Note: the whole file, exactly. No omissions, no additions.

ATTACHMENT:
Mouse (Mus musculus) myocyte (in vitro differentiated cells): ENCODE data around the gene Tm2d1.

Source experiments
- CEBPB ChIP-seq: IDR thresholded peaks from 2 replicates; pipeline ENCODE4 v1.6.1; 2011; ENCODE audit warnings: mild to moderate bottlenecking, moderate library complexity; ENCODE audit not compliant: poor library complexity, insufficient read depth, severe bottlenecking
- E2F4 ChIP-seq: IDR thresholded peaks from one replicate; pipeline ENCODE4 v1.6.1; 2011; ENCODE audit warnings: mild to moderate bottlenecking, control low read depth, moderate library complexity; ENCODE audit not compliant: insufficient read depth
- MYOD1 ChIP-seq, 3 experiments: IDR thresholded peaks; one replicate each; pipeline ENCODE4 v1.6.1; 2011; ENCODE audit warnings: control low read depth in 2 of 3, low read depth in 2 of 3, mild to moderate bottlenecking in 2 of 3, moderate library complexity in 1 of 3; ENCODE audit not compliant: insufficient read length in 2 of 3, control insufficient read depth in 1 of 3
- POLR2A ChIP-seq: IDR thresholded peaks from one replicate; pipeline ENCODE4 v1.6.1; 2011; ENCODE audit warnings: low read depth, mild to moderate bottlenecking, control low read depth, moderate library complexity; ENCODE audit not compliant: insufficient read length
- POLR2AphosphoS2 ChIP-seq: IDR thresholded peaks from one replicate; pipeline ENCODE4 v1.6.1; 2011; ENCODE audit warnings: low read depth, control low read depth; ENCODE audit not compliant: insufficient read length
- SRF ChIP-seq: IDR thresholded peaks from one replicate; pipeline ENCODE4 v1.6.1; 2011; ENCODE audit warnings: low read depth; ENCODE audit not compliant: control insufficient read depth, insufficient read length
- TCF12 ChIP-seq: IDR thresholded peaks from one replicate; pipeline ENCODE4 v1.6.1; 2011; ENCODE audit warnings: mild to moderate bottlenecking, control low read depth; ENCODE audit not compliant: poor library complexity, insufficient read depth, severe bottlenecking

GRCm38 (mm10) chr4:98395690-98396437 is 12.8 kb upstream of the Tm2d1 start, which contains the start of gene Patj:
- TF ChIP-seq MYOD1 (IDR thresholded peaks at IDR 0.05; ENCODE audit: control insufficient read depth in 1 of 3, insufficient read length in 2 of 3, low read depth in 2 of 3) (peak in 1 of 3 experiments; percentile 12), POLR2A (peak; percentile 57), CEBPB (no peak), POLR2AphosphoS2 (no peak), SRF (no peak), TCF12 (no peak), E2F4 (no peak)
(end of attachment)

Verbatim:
Mouse (Mus musculus) myocyte (in vitro differentiated cells): ENCODE data around the gene Tm2d1.

Source experiments
- CEBPB ChIP-seq: IDR thresholded peaks from 2 replicates; pipeline ENCODE4 v1.6.1; 2011; ENCODE audit warnings: mild to moderate bottlenecking, moderate library complexity; ENCODE audit not compliant: poor library complexity, insufficient read depth, severe bottlenecking
- E2F4 ChIP-seq: IDR thresholded peaks from one replicate; pipeline ENCODE4 v1.6.1; 2011; ENCODE audit warnings: mild to moderate bottlenecking, control low read depth, moderate library complexity; ENCODE audit not compliant: insufficient read depth
- MYOD1 ChIP-seq, 3 experiments: IDR thresholded peaks; one replicate each; pipeline ENCODE4 v1.6.1; 2011; ENCODE audit warnings: control low read depth in 2 of 3, low read depth in 2 of 3, mild to moderate bottlenecking in 2 of 3, moderate library complexity in 1 of 3; ENCODE audit not compliant: insufficient read length in 2 of 3, control insufficient read depth in 1 of 3
- POLR2A ChIP-seq: IDR thresholded peaks from one replicate; pipeline ENCODE4 v1.6.1; 2011; ENCODE audit warnings: low read depth, mild to moderate bottlenecking, control low read depth, moderate library complexity; ENCODE audit not compliant: insufficient read length
- POLR2AphosphoS2 ChIP-seq: IDR thresholded peaks from one replicate; pipeline ENCODE4 v1.6.1; 2011; ENCODE audit warnings: low read depth, control low read depth; ENCODE audit not compliant: insufficient read length
- SRF ChIP-seq: IDR thresholded peaks from one replicate; pipeline ENCODE4 v1.6.1; 2011; ENCODE audit warnings: low read depth; ENCODE audit not compliant: control insufficient read depth, insufficient read length
- TCF12 ChIP-seq: IDR thresholded peaks from one replicate; pipeline ENCODE4 v1.6.1; 2011; ENCODE audit warnings: mild to moderate bottlenecking, control low read depth; ENCODE audit not compliant: poor library complexity, insufficient read depth, severe bottlenecking

GRCm38 (mm10) chr4:98395690-98396437 is 12.8 kb upstream of the Tm2d1 start, which contains the start of gene Patj:
- TF ChIP-seq MYOD1 (IDR thresholded peaks at IDR 0.05; ENCODE audit: control insufficient read depth in 1 of 3, insufficient read length in 2 of 3, low read depth in 2 of 3) (peak in 1 of 3 experiments; percentile 12), POLR2A (peak; percentile 57), CEBPB (no peak), POLR2AphosphoS2 (no peak), SRF (no peak), TCF12 (no peak), E2F4 (no peak)